The Board of Supervisors will break from their summer recess on Tuesday to discuss protocols for handling exemption claims from property owners and oil companies if Measure P wins voters’ approval in November. The ballot initiative — which would ban all new hydraulic fracturing, acidizing, and cyclic steaming operations in the unincorporated regions — allows for exemptions to the ban and also for the county to spell out specifically how it would deal with those waivers.
In his legal analysis released on Thursday, County Counsel Mike Ghizzoni suggested that the supervisors establish a set of rules to deal with potential complaints related to takings, vested rights, and constitutional violations of state and federal laws. The board is holding the meeting on Tuesday so that county staff have enough time to draft the rules ahead of the election, as Measure P, if passed, would take effect within a number of weeks. If the board votes to move forward with setting rules, the County Planning Commission and Montecito Planning Commission would provide feedback.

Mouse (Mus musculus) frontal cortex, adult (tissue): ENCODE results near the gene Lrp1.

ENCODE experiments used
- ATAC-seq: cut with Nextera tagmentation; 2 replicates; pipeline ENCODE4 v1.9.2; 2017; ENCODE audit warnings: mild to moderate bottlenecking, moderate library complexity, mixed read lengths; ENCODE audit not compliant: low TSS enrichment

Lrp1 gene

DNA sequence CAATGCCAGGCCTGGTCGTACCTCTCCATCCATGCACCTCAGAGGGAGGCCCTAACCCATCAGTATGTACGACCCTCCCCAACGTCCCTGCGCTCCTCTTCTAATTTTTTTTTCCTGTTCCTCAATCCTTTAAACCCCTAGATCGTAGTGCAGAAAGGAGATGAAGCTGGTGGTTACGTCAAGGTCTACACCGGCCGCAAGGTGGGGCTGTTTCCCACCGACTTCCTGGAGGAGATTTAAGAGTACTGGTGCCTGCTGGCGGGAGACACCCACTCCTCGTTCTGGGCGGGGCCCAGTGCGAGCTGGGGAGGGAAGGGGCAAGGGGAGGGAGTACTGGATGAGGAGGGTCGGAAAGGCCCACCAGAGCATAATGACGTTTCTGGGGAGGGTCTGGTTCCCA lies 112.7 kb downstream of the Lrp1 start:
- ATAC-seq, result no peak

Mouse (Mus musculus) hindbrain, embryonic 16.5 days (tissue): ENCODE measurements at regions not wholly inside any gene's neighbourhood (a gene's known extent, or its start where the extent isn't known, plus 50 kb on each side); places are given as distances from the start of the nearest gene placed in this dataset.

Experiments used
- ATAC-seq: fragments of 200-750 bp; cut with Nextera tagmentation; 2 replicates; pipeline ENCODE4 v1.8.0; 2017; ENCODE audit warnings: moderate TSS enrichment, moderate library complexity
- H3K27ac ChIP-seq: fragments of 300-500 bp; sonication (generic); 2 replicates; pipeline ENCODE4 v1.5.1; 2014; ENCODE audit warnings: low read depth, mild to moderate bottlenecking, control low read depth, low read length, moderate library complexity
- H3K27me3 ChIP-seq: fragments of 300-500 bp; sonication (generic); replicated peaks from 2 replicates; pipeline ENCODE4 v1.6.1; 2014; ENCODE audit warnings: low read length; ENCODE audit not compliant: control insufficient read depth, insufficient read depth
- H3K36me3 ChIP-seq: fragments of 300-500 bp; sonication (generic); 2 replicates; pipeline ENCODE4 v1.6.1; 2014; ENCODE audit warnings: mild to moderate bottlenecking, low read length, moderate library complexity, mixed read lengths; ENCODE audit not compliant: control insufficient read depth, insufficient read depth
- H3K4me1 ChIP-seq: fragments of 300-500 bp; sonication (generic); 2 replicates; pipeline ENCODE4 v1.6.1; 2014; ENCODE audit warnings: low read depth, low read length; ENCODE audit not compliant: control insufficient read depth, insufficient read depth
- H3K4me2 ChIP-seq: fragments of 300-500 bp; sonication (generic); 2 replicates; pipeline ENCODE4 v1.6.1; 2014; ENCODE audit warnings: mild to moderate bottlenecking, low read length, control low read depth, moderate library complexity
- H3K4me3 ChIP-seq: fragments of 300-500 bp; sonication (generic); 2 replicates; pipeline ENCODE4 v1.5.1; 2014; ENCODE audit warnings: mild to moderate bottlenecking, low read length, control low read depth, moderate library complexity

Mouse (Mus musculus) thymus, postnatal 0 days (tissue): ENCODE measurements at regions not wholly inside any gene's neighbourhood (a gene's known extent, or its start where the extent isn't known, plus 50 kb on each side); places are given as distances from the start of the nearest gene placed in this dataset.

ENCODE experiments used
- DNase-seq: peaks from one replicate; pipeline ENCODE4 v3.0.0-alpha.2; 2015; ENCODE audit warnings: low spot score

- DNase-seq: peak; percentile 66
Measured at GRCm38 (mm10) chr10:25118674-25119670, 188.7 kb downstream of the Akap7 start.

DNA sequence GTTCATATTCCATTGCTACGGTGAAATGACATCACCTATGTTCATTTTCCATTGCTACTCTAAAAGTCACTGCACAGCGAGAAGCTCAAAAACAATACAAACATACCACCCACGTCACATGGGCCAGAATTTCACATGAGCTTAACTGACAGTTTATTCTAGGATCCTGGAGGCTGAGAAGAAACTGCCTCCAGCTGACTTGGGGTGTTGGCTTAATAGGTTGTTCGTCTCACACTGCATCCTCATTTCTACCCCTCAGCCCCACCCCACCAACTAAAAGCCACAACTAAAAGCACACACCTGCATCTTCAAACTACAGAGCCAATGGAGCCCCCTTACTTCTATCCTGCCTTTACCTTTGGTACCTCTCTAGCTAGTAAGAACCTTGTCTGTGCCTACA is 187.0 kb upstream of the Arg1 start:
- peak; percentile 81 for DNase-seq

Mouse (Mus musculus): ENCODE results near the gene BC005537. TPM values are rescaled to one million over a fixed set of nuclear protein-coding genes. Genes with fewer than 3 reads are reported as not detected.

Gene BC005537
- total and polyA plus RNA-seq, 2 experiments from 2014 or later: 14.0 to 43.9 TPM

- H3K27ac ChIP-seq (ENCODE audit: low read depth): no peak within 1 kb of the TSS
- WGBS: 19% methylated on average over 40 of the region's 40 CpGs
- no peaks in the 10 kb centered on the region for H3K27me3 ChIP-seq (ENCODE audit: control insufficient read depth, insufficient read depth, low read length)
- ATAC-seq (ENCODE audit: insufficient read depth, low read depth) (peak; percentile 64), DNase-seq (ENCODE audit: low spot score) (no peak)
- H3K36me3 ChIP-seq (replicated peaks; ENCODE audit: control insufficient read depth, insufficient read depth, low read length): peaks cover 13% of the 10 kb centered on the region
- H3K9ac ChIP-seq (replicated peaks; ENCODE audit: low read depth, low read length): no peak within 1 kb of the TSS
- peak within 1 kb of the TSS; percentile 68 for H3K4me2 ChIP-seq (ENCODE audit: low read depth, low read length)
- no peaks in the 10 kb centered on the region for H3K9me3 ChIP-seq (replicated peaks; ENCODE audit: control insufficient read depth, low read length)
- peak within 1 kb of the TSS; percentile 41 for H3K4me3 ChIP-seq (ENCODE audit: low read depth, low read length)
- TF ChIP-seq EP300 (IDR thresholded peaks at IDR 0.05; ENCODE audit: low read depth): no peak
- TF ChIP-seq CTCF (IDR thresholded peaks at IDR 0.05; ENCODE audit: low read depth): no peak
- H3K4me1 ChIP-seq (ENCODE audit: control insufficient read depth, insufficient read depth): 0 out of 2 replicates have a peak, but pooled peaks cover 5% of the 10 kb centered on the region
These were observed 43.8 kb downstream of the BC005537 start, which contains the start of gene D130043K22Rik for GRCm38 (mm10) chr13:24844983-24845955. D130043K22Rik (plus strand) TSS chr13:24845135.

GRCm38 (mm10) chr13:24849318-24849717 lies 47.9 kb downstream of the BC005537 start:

Although the rules must “further Measure P’s purposes,” Ghizzoni said the supervisors will have “pretty broad discretion” in crafting the language and that the protocols overall will help land owners, oil companies, and the county “avoid uncertainty” when managing exemption claims. “Having the process laid out is a good thing,” Ghizzoni said.
Ghizzoni’s analysis also distinguished between how oil and gas production can be regulated by different jurisdictions, with the state responsible for overseeing extraction methods and the counties charged with monitoring “land uses in support of some of those methods.” Rachel Hooper, the Bay Area-based attorney who helped write Measure P, called that point “an important distinction” and added that the measure’s proponents “fully support” the county’s fine-tuning of the exemption rules.